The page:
Shiren The Wanderer
What parents need to know
Parents Need to Know
Parents need to know that Shiren The Wanderer is generally a sweet role-playing game in which you are out to do good, not evil. There are some moral choices to be made, as when you choose whether or not help out the hungry. As cute as the anime characters are, they do spew some foul language. And there's some drinking involved, too, although it's not especially integral to gameplay or to the story.
What's it about?
What was it like to live the adventurous life of a Wanderer in ancient Japan? In SHIREN THE WANDERER, you'll you'll travel through small villages, lush forests, and to a castle called Karakuri Mansion that's full of mystery and monsters. At the outset, you're given a strange carved stone key by Sensei, your uncle and master, which will help you out at the castle. As you speak to the townspeople, you'll see that some are frightened by what seems to be a curse emanated from Karakuri Mansion. One says you'll find gold there, while another says it has a headless ghosts. A grizzled old man says you'll find something far more valuable that gold -- if you dare to go there.
Is it any good?
In general, Shiren The Wanderer is a creditable game with lurid graphics and anime-style characters. Even its non-playable characters are rife with personality and have interesting things to tell you, not just about the game, but about the philosophy of life. However, you'll encounter language like 'bastard' and, as is often the case in RPGs, drinking and drunkenness. You can play the game with both the Wii remote and the old-fashioned controller attachments. And if you haven't played RPGs before, you'll do a lot of reading of text, healing yourself, and arming yourself with various weapons like swords and shields as you progress through the castle. As you make your a way, you can assemble a party of up to three characters, all of which you can control during battle.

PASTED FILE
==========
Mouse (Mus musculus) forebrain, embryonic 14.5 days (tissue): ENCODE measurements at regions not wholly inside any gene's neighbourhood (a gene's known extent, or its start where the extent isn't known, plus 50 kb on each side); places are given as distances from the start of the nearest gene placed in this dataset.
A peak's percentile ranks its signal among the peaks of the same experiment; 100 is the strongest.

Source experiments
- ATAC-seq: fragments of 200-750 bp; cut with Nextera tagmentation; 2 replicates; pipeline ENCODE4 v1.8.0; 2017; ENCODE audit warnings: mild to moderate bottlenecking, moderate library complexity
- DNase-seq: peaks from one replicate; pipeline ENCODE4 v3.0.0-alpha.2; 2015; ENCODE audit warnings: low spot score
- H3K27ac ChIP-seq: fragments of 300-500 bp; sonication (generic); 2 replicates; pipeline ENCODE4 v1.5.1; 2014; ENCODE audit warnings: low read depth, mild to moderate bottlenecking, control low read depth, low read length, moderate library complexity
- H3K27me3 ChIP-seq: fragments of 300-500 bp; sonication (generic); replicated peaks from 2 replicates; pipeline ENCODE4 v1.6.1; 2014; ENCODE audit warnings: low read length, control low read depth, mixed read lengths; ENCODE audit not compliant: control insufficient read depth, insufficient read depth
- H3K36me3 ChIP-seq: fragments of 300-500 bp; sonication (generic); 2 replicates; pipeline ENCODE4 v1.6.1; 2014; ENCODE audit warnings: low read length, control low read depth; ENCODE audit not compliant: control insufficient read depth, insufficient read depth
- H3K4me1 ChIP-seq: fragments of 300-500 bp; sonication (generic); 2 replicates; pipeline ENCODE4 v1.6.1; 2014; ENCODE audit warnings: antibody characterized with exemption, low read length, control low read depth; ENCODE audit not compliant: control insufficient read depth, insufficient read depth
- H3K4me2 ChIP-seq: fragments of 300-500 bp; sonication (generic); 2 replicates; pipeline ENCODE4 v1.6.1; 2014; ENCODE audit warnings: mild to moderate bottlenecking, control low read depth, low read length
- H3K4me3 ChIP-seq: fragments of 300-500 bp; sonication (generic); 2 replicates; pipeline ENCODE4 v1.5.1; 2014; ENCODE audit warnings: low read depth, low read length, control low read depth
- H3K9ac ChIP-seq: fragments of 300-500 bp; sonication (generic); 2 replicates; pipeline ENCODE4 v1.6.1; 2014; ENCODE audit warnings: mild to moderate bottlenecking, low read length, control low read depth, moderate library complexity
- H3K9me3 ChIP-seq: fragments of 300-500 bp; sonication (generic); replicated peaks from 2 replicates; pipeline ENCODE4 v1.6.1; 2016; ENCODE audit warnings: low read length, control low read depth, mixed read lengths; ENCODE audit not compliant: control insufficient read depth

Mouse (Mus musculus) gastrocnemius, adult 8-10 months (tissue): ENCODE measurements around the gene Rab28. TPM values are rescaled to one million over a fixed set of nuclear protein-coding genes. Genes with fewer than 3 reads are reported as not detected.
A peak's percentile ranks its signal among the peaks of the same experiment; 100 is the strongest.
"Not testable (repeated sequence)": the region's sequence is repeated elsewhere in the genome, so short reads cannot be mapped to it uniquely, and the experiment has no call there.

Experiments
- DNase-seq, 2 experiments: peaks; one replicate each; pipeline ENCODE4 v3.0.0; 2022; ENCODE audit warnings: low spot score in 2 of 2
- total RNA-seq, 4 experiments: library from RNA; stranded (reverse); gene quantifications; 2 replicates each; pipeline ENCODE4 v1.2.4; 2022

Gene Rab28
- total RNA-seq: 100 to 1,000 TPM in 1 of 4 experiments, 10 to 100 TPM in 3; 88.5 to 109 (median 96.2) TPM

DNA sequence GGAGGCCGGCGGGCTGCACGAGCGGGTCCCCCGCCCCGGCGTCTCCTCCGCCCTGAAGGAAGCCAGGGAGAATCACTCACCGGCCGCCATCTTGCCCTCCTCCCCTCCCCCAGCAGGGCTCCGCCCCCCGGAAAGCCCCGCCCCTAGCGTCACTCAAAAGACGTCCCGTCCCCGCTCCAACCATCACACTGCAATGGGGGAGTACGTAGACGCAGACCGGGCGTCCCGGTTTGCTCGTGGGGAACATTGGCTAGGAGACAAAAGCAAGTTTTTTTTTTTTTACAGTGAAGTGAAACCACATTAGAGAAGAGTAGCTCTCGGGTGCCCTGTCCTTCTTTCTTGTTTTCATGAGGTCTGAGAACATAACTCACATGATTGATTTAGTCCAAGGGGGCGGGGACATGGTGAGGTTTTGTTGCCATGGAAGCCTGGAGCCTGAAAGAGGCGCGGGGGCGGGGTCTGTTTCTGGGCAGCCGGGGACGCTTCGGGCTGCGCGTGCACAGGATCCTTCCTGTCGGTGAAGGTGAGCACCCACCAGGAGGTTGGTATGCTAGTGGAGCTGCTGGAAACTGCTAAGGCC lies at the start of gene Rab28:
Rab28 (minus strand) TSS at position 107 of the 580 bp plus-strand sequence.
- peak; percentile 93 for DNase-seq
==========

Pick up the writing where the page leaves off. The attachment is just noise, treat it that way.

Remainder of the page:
While there's a delight in seeing this Japanese series brought to these shores, those who have a history of playing RPGs will see that there's not enough that's new and different here to warrant endless excitement. Still, when you meet the ghosts and characters like the cheeky Asuka, the girl warrior/wanderer, you'll definitely be compelled to continue.
Families can talk about...
Which of the three characters would you like to be, Shiren, Sensei, or the helpful ferret, Koppa? Why?
If you were immersed in this ancient Japanese fantasy world, where would you live, in the village or in the castle? Why?
Which of the controllers would you use, the old school pad or the Wii remote and nunchuk?